Vanilla-Roasted Stone Fruit

In June, we must eat stone fruit.

Stone fruits are those fruits that consist of flesh surrounding a single hard pit. They include peaches, nectarines, plums, apricots, cherries, and even mangoes. Stone fruit’s peak season is at hand, and biting into a sweet, juicy peach and feeling the juice run down your arm is one of the quintessential moments of summer.

But even a fruit fanatic like myself can get jaded after loading up on fresh cherries, ripe apricots, exotic pluots, and succulent nectarines day after day. (Read our primer on stone fruit for the basics.)

That’s when I start thinking about ways to dress up my fruits.

In summer, a fruit fanatic’s thoughts often turn lightly to fruit pies—and I can make a mean one, homemade pie crust and all. However, since I’m also working on maintaining a healthy weight, this season, I’m cutting out the crust and going straight for the filling. That’s where roasting comes in.

Roasting stone fruits concentrates their sweetness and flavor. The sugars caramelize, giving the fruit depth of flavor unrivaled by a regular fruit salad. And unlike pie, this treat couldn’t be easier to make.

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This recipe outlines the basic technique for roasting stone fruit, but don’t be afraid to add different herbs or spices. You can choose a single type of fruit, like peaches or cherries, but for a nice depth of flavor, use a variety. You can even add a tablespoon of port or white wine—use your creativity.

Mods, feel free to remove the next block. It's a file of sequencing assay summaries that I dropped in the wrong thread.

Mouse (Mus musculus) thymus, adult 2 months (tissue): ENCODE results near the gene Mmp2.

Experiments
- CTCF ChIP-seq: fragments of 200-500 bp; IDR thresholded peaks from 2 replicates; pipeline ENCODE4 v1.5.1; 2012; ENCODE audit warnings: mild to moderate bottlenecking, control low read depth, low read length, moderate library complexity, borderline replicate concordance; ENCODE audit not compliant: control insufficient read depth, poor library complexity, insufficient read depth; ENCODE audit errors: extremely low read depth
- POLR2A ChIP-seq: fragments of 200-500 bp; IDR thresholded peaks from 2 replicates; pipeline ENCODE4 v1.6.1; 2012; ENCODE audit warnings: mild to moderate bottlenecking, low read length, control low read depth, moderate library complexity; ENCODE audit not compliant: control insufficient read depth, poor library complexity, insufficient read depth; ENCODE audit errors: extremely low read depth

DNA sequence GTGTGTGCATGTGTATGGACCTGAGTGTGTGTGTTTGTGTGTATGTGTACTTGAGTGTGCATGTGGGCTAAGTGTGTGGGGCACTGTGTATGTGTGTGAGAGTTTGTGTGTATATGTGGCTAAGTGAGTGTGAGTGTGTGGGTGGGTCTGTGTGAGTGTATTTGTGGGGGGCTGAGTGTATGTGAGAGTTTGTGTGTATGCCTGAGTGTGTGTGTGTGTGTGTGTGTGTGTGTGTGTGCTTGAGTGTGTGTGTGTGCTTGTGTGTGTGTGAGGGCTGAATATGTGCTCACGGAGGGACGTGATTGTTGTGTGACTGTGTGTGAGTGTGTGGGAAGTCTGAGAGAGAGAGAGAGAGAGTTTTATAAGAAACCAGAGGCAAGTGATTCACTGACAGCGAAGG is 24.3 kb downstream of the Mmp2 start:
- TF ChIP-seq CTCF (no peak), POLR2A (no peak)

Store roasted fruit in the refrigerator in a jar in its juices and use it to top your yogurt (if you’re good) or a bowl of ice cream. It’s fabulous mixed into some thick whipped cream, too.

Vanilla-Roasted Stone Fruit

Recipe by Miriam Wolf


  • Two ½ pounds fresh stone fruit (peaches, nectarines, apricots, pluots, cherries, etc.)
  • ¾ cup granulated sugar
  • One vanilla bean
  • Zest and juice of one lemon or one lime or one mandarin orange


  1. Preheat oven to 400°F.
  2. Remove pits and slice fruit into halves or quarters, depending upon the size of the fruits. Catch any juices in a bowl and reserve them.
  3. Slice the vanilla bean lengthwise and scrape seeds into white sugar. Rub seeds into the sugar until well-combined. Add citrus zest and juice.
  4. Place fruit and its juice in a shallow baking dish and add sugar-vanilla mixture. Toss lightly.
  5. Roast 20–25 minutes. The fruit should be softened and browned at the edges. Serve immediately, or cool and refrigerate for up to three days.

Serves 6. Prep time, 15 minutes; cook time, 25 minutes.

Miriam Wolf is the editor of The FruitGuys Magazine newsletter.

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